Compare any two graphics cards:
Radeon HD 4350 vs Radeon HD 5450
IntroThe Radeon HD 4350 makes use of a 55 nm design. AMD has clocked the core speed at 575 MHz. The DDR2 memory works at a speed of 500 MHz on this specific card. It features 80(16x5) SPUs as well as 8 TAUs and 4 ROPs.
Compare all that to the Radeon HD 5450, which features clock speeds of 650 MHz on the GPU, and 800 MHz on the 512 MB of DDR3 RAM. It features 80(16x5) SPUs as well as 8 TAUs and 4 ROPs.
Power Usage and Theoretical Benchmarks
Power Consumption (Max TDP)
The Radeon HD 5450 should in theory perform quite a bit faster than the Radeon HD 4350 overall. (explain)
Texel RateThe Radeon HD 5450 will be just a bit (about 13%) faster with regards to anisotropic filtering than the Radeon HD 4350. (explain)
Pixel RateIf running with a high resolution is important to you, then the Radeon HD 5450 is superior to the Radeon HD 4350, but only just. (explain)
Please note that the above 'benchmarks' are all just theoretical - the results were calculated based on the card's specifications, and real-world performance may (and probably will) vary at least a bit.
Please note that the price comparisons are based on search keywords - sometimes it might show cards with very similar names that are not exactly the same as the one chosen in the comparison. We do try to filter out the wrong results as best we can, though.
Memory Bandwidth: Bandwidth is the largest amount of information (counted in megabytes per second) that can be transferred past the external memory interface in one second. It is calculated by multiplying the bus width by its memory clock speed. If the card has DDR type memory, it must be multiplied by 2 again. If DDR5, multiply by ANOTHER 2x. The higher the card's memory bandwidth, the better the card will be in general. It especially helps with anti-aliasing, HDR and higher screen resolutions.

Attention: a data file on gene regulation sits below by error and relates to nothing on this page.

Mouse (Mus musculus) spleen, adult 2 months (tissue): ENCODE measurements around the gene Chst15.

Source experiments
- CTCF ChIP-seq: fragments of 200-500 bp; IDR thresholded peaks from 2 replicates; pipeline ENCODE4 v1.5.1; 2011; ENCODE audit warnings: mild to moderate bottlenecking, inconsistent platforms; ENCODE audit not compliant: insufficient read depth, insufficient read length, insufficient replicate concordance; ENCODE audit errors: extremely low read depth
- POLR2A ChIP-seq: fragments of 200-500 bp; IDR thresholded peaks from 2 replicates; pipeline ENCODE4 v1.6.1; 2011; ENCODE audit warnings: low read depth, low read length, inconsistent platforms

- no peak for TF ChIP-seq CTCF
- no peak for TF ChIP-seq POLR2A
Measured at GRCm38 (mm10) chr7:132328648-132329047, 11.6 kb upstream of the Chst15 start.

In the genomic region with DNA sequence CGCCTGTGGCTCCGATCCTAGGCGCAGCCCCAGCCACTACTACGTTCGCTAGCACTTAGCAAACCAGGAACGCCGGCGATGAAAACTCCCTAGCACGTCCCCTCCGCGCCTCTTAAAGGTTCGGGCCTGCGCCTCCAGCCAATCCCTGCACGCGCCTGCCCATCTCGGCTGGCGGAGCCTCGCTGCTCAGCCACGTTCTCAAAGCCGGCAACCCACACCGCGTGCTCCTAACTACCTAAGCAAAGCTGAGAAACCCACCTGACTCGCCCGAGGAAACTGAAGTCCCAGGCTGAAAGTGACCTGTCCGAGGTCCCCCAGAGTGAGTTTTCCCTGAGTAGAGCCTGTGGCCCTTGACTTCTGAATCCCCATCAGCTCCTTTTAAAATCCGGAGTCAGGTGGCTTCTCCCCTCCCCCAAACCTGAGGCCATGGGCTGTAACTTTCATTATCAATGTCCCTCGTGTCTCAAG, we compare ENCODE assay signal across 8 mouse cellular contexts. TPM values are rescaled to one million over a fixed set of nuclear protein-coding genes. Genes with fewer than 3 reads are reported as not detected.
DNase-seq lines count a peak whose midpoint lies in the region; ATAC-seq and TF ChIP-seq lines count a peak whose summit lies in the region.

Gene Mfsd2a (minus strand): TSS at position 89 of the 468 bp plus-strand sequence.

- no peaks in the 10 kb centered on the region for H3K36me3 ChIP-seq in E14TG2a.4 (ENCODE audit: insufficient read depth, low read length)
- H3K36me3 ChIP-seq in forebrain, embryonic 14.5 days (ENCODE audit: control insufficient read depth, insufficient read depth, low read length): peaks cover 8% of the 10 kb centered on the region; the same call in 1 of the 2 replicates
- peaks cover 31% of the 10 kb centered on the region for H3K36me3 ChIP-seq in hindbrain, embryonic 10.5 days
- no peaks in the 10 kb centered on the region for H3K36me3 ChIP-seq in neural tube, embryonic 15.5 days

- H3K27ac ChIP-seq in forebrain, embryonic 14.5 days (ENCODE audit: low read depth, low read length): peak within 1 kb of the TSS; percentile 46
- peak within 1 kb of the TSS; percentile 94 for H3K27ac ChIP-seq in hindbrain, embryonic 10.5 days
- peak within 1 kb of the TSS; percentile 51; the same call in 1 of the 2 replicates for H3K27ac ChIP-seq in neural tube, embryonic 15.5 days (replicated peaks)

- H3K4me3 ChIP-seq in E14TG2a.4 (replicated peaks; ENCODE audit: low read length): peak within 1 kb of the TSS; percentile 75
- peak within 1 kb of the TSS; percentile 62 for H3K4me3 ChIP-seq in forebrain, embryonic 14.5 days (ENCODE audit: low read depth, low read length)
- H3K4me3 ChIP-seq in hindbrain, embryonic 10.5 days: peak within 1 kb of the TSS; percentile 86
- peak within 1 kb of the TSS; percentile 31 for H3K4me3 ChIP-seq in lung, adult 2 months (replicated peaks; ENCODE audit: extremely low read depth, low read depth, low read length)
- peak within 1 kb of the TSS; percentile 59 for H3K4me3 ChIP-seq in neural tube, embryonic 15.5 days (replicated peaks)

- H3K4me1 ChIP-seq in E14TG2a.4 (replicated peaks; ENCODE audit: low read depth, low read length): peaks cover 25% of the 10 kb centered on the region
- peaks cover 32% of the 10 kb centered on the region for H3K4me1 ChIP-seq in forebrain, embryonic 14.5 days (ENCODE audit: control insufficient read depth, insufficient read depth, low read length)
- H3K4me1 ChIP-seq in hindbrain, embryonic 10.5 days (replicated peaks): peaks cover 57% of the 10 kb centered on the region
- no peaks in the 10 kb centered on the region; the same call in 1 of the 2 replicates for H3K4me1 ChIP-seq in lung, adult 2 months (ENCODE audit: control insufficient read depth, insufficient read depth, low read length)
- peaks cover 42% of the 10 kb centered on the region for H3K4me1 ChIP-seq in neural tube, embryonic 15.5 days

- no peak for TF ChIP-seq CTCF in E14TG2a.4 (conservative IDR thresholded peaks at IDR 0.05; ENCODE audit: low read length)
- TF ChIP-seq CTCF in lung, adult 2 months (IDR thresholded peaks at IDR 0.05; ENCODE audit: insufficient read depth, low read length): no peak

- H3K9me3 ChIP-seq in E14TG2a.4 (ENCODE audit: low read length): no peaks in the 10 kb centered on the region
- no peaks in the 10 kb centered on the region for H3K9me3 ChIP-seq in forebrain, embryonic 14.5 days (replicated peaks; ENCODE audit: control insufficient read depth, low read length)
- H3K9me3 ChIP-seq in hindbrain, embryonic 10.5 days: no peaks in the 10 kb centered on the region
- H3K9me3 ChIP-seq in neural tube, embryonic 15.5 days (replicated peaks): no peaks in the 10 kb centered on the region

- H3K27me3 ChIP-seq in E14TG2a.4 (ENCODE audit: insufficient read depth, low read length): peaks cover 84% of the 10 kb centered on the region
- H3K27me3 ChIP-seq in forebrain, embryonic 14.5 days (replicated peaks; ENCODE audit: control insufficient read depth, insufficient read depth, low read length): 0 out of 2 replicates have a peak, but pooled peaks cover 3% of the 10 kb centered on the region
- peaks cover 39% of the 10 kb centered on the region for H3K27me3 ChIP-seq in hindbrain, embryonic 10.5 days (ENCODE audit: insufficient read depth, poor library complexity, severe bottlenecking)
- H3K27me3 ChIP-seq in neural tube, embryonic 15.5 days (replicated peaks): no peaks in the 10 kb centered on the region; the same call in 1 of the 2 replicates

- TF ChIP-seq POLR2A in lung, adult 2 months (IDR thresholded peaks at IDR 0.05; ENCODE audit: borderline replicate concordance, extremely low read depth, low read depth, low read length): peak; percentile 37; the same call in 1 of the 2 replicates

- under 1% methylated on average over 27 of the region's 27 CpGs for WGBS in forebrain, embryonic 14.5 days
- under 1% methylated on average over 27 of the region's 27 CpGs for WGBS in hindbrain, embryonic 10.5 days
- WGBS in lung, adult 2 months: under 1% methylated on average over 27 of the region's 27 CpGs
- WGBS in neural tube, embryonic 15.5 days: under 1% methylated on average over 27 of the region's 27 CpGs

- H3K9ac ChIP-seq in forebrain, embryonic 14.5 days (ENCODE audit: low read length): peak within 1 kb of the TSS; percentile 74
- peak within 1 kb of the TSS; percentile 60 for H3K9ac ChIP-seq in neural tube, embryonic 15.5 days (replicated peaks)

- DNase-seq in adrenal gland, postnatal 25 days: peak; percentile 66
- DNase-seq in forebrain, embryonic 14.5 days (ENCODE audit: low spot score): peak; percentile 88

Texel Rate: Texel rate is the maximum texture map elements (texels) that can be applied per second. This is worked out by multiplying the total texture units of the card by the core speed of the chip. The higher the texel rate, the better the video card will be at texture filtering (anisotropic filtering - AF). It is measured in millions of texels in a second.
Pixel Rate: Pixel rate is the maximum number of pixels the video card can possibly write to the local memory per second - measured in millions of pixels per second. Pixel rate is calculated by multiplying the amount of ROPs by the clock speed of the card. ROPs (Raster Operations Pipelines - sometimes also referred to as Render Output Units) are responsible for outputting the pixels (image) to the screen. The actual pixel rate is also dependant on quite a few other factors, most notably the memory bandwidth of the card - the lower the memory bandwidth is, the lower the ability to reach the max fill rate.